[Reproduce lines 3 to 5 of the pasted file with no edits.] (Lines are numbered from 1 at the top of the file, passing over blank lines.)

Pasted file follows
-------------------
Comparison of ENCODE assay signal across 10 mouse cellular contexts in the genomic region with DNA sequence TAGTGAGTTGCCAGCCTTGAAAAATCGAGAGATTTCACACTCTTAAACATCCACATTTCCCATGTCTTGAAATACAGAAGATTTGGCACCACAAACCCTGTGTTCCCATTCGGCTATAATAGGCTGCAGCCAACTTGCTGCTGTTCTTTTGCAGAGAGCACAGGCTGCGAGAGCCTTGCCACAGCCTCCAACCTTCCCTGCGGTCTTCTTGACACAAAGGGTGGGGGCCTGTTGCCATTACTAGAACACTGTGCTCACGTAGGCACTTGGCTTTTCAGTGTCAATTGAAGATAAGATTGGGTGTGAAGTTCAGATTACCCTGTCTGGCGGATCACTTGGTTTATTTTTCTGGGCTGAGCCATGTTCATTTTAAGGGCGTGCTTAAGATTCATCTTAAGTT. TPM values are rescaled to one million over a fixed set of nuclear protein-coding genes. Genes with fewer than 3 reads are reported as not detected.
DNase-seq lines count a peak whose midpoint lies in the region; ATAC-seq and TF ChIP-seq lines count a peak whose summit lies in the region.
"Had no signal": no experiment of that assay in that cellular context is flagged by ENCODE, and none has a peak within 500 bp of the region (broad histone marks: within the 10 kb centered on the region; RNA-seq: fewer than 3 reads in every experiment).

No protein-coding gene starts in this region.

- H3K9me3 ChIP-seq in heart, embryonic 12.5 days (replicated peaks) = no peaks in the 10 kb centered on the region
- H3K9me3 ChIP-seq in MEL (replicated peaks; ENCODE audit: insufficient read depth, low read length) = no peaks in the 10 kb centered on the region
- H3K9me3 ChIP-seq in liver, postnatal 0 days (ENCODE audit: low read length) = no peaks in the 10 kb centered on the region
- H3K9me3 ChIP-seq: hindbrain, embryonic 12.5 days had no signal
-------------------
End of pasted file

"Had no signal": no experiment of that assay in that cellular context is flagged by ENCODE, and none has a peak within 500 bp of the region (broad histone marks: within the 10 kb centered on the region; RNA-seq: fewer than 3 reads in every experiment).

No protein-coding gene starts in this region.

- H3K9me3 ChIP-seq in heart, embryonic 12.5 days (replicated peaks) = no peaks in the 10 kb centered on the region